Roger Ballen sat down with us to discuss his inspirations and the evolution of his aesthetic over the last 50 years.
The award-winning Roger Ballen’s monograph Asylum of the Birds has been described by the British Journal of Photography as ‘provocative, graphic, and unlike anything else you’re likely to have seen’. We sat down with the acclaimed photographer to discuss his previously unpublished work, his inspirations and the evolution of his aesthetic over the last 50 years.
What was the inspiration behind Asylum of the Birds?
Birds have always inspired me. First of all, they can fly, and secondly, metaphorically, they link the heavens to the earth. Birds are incredibly beautiful; for me there is nothing more inspiring than waking up in the morning to their songs.
What can you tell us about the about the house in Johannesburg, ‘the location of which remains a guarded secret’?
During the time I was shooting for the Shadow Chamber project during 2001 to 2005, I met people who had spent time at the Asylum of the Birds house. Eventually someone brought me there. I will never forget that day, as I had never been in a place like this where birds, people, and other animals lived together free, inside, without cages.
Many photographers aim to capture what’s around them. What would you say you aim to capture with your work? Thoughts? Emotions? Your mind’s eye?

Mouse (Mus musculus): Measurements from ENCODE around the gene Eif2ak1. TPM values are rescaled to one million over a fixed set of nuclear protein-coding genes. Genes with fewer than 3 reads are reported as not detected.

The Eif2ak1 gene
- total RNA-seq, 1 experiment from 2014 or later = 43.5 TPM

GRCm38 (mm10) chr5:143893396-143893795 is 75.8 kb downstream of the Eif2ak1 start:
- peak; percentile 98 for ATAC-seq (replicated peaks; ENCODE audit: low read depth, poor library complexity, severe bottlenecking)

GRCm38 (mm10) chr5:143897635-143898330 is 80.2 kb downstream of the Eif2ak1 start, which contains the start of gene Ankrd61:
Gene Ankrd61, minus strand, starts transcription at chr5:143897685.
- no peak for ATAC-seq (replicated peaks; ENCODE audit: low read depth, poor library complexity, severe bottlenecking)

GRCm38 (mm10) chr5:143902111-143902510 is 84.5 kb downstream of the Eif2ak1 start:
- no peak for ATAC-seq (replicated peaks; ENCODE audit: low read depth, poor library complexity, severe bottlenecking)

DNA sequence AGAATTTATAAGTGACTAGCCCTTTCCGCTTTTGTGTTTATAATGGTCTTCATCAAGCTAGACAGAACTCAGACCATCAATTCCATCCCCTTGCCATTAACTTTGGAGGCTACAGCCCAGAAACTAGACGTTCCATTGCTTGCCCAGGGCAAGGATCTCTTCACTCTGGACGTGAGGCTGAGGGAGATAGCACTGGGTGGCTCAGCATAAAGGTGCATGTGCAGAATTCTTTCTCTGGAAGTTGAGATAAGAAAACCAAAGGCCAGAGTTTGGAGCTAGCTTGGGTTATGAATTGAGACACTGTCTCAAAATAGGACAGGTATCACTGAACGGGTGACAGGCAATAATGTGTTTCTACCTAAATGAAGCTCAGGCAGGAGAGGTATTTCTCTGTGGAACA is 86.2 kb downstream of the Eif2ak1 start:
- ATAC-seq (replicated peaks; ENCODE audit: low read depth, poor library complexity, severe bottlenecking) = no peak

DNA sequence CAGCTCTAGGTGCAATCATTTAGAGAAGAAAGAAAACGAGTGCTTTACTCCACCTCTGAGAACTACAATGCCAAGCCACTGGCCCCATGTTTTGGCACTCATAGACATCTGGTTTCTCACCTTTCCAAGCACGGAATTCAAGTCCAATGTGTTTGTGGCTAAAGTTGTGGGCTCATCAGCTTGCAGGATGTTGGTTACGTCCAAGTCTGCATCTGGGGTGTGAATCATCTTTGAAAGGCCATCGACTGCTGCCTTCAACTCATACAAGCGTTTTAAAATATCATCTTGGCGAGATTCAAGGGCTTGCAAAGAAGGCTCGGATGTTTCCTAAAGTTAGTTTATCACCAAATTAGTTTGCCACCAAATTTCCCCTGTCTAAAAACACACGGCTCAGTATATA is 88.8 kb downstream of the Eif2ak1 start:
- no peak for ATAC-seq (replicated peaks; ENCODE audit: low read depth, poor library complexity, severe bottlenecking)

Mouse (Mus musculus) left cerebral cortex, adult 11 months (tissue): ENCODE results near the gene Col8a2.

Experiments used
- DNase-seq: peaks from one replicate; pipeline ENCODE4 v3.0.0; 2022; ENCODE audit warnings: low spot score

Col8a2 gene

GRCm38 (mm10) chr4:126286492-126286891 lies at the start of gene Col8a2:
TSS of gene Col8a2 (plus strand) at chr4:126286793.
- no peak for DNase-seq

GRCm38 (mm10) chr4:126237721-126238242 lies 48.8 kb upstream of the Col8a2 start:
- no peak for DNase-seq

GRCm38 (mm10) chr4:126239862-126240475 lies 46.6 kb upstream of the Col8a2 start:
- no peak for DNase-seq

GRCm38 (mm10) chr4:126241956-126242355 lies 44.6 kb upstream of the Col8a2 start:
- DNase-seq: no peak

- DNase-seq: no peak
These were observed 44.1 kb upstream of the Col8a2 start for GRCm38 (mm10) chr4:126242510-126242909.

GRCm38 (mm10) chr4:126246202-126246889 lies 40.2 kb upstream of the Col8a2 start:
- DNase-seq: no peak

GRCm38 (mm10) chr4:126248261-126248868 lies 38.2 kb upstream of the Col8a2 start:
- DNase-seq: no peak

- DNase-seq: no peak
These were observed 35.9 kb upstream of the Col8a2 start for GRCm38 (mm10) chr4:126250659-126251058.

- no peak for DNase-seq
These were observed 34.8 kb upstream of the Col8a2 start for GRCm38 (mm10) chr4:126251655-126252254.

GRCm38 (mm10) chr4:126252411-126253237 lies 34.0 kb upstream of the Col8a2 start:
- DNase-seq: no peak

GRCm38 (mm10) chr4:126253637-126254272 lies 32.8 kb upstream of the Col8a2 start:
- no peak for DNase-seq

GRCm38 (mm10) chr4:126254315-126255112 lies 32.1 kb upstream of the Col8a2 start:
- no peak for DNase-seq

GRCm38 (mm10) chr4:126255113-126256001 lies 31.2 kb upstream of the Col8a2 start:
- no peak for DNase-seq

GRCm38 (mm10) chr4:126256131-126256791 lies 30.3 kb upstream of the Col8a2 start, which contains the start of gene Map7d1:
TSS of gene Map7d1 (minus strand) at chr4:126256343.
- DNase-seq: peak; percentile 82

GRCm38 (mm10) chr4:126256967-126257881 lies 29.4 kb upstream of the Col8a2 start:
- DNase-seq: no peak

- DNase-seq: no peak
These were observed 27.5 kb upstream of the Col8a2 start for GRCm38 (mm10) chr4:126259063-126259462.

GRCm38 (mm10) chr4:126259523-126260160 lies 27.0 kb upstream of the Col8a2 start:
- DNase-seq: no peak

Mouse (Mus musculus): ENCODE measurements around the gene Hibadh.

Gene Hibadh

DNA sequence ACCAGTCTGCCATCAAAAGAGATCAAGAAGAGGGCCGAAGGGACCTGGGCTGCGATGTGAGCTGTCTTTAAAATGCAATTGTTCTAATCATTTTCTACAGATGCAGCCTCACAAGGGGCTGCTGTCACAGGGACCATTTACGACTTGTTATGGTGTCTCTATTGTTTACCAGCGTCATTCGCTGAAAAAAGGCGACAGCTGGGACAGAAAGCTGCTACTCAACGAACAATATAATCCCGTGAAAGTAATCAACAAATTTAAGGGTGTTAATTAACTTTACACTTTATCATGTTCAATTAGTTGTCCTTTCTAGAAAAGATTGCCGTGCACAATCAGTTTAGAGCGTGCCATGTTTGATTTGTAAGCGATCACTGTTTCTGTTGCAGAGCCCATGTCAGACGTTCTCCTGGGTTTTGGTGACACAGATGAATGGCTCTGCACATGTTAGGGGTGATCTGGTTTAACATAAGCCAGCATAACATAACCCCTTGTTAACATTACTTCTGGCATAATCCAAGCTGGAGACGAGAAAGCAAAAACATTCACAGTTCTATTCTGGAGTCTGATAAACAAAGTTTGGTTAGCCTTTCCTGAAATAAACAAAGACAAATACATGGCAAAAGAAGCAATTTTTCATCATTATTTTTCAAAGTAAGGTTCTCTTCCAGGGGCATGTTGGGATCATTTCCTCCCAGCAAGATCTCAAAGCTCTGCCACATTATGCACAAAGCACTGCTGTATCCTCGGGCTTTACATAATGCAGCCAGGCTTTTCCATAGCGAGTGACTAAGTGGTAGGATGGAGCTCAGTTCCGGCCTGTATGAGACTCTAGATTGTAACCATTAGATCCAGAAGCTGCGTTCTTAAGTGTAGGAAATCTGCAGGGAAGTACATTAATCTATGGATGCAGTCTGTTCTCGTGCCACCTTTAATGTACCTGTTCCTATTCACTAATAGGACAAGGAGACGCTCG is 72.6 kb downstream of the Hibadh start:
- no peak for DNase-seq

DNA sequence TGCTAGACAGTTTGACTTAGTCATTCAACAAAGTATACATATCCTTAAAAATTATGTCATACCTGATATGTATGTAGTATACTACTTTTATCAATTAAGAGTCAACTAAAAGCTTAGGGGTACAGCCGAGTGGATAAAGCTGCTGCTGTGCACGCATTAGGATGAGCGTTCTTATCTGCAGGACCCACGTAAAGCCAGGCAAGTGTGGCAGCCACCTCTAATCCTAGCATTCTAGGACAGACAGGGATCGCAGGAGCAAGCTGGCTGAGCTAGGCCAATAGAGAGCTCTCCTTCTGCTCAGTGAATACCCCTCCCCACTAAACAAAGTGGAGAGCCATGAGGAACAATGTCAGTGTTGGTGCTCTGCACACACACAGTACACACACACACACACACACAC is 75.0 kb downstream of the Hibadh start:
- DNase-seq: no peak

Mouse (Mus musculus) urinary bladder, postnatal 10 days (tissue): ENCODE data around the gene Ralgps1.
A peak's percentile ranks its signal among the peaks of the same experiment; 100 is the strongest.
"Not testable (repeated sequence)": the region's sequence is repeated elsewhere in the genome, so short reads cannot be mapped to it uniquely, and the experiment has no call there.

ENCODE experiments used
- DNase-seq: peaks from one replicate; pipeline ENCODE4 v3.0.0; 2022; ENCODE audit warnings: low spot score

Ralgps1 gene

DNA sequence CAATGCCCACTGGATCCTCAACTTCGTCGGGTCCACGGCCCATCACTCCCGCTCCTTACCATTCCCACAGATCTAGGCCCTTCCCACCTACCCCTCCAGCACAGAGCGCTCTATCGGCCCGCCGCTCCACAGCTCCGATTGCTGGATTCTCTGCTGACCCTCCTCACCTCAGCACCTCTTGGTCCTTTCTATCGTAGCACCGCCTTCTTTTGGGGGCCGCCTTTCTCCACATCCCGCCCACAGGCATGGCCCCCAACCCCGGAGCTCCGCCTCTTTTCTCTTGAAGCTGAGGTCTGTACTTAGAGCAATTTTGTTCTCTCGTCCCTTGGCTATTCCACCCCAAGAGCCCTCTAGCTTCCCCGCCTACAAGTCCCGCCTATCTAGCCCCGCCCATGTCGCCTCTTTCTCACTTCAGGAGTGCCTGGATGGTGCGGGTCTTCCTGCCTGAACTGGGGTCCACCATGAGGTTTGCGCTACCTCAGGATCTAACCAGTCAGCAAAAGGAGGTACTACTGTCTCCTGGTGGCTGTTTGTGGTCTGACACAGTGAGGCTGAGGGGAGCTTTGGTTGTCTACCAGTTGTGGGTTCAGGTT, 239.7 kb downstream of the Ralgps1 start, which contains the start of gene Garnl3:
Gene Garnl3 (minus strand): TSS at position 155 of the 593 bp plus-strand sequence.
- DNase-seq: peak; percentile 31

My aesthetic has evolved over the fifty years or more of photographing. Initially the images had a documentary aspect to them, but as time has passed the images have become primarily psychological statements. I believe my photographs have an uncanny ability to stick in the viewers’ subconscious mind, and for many they are hard to forget.
Can you tell us a little bit about your process of creating these photographs?
I travelled to the Asylum of the Birds House with a silent mind, as it was of no use to predict what might evolve once I arrived. It was a goal of the project to incorporate a bird/birds in any form in every photograph and therefore each time I visited the space I had to use my imagination to find new ways to express this theme. On many occasions, it literally might take thousands of steps, layer by layer to reach the point where I would take out my camera to attempt to capture an important moment.
What would you say is your relationship with birds? Have they always held a place of significance with you?
I am really passionate about birds. They are mysterious, noble, and unique. It is almost impossible to guess what goes on in their minds, how they see and relate to the world around them. When I am in airports or feeling jet-lagged from long plane trips, I often state that I wish I was a bird.
Interview by Mubarak Elmubarak